Smith-Micro is a Mark Gomes stock pick.  In fact if you go to his blog you will find so many posts on Smith-Micro that reading them all would keep you busy for a few days.

I’m not going to repeat all the information he provides.  I’m just going to stick to the story as I see it, the reasons that I took a position and what makes me both optimistic and cautious about how it plays out (this is just a typical 2% position for me so I’m not betting the farm).

Yesterdays Smith Micro

Smith-Micro has been a bad stock for a number of years.  But it used to be worth a lot.  This was a $400 million market cap company stock back in 2010.  Revenue in 2010 was $130 million.

At the time revenue relied on a suite of connection management products called Quicklink.  This suite of products maintained and managed your wireless connection as you moved around with your USB or embedded wireless modem (remember those!).  They also had a visual voicemail product that transferred voicemail to text and provided other voicemail management features (in fact they still do have this product).

From what I can tell it was Quicklink that was driving revenue.  They had 6 of the 10 big North American carriers onboard and 10%+ revenue contributions from AT&T, Verizon and Sprint.  It was a cash cow.

Now I haven’t figured out all the details of what happened next, but the short story seems to be that the smart phone happened.  Smart phones had embedded hot spots or mobile hotspot pucks for accessing mobile broadband services.  No more dongles, no more laptops looking to keep their connectivity.  And the connection management product was no more.

That was pretty much it for Smith Micro.  The company never recovered.  2011 revenue was $57 million.  2012 was $43 million.  By 2014 it was down to $37 million.

Today’s Smith Micro

The struggles have continued up until today.  Over the past few years the company has had a difficult time creating positive EBITDA and revenue growth has been in reverse.  Revenues bottomed out at $22 million last year.   It’s gotten bad enough that the company included going concern language in the 10-K.

The company currently has a suite of 4 applications.

CommSuite is their visual voicemail product.  It is still used after all these years and generates about 60% of revenue.  QuickLink IoT seems to be a grandchild of the original Quicklink products but with the focus on managing IoT devices.  Netwise seems like another Quicklink spin-off, managing traffic movement for carriers by transitioning devices from expensive spectrum to cheaper wifi where they can while insuring that an acceptable connection is maintained.

So those are the other products.  But there is only one that is really worth talking too much about and that’s SafePath.

SafePath is a device locator and parental control app.  With the app installed on all devices in a household a parent can keep track of their kids or the elderly (or spouse for that matter) as well as control and limit what apps and access each device has.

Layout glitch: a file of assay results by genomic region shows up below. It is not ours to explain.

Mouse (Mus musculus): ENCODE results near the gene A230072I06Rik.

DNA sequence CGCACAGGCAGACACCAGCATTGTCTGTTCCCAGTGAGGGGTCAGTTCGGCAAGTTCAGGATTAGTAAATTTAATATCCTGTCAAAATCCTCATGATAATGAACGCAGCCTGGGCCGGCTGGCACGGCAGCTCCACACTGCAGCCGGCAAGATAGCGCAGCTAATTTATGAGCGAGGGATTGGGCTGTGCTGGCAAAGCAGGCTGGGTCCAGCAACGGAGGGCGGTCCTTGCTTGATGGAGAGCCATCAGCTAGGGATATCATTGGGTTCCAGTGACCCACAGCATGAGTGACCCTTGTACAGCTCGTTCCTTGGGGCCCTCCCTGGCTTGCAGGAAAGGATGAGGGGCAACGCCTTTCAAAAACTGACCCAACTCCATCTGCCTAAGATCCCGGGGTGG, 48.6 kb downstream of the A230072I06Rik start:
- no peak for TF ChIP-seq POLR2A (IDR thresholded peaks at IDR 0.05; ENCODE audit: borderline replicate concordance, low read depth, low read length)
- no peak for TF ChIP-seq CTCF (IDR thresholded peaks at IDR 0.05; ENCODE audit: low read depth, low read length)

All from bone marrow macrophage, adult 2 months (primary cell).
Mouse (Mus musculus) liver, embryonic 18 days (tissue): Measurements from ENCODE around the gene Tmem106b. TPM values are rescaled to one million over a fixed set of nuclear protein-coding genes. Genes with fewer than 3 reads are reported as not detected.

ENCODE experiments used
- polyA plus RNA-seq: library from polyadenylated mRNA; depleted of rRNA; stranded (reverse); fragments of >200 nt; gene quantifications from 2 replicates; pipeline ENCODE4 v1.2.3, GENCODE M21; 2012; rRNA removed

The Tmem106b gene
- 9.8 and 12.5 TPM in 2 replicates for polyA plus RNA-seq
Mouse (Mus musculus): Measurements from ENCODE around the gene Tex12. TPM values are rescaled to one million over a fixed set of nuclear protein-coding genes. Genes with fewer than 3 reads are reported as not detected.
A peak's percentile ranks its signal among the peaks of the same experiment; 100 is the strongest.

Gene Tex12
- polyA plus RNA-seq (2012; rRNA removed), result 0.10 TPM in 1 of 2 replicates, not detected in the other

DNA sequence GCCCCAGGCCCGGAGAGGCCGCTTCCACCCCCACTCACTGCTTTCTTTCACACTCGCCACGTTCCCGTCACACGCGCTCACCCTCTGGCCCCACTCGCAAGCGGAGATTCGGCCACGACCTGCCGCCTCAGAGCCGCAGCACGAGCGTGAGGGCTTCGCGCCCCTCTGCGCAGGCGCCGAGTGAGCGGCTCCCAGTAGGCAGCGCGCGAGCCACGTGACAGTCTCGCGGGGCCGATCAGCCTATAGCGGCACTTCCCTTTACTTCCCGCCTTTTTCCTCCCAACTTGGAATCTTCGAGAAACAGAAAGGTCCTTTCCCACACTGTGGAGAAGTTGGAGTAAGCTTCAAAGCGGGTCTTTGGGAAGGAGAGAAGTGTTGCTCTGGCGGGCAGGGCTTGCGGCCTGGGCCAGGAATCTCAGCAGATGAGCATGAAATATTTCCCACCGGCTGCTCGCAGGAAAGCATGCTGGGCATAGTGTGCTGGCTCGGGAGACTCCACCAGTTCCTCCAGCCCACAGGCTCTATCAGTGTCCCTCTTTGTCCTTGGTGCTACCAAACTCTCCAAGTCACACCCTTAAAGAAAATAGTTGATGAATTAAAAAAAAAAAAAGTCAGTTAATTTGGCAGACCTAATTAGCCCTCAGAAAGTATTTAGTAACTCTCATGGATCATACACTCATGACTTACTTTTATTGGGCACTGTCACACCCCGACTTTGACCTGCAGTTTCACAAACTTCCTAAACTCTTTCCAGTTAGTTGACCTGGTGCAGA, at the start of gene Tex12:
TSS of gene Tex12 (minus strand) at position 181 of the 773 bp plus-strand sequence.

Smith Micro gave a rundown of the SafePath functionality in their latest presentation, comparing it these app store based competitors.

Essentially what these apps let you do is a combination of:

  1. Keeping tabs where all the other devices in your network are including geofencing alerts if the location is unexpected (ie. children not in school)
  2. Panic button if a family member is in trouble
  3. Content constraints on what apps can be downloaded onto each device, what websites can be visited
  4. Time constraints and time limits on when apps and web content can be accessed
  5. A history of device usage, location

I think it’s a pretty useful product.  I actually didn’t know that so much functionality was available for parents to control what their kids have access to (my kids aren’t at that age yet but I could see a product like this being a purchase for me one day).

SafePath isn’t a unique offering.  There are several apps on the market that offer a combination of the features.  Each carrier seems to offer some sort of flavor.  And there are freeium products available at the app stores, such as Life360 and Qustodio which are the comps used in the table above.

Both the Life360 and Qustudio apps are not associated with any carriers.  You get them via the app store and you get some reduced version of the product for free (can only track a couple member of the family, don’t have all the controls, etc).  You upgrade to the premium pay version if you want all the features.

For the premium version the pricing on the Qustudio app is between $4.50 to $11 per month depending on the family size.  I believe the Life360 app costs $5 per month but I can’t really find recent information on that, and I would need to sign up to get pricing via the app itself which I can’t do here in Canada.

Before I talk about the SafePath pricing, I want to mention that maybe the most important differentiator for SafePath is the white label.  Rather than providing a product into the app stores, Smith Micro licenses the app to carriers.  They put their own labeling on it and offer it to their clients.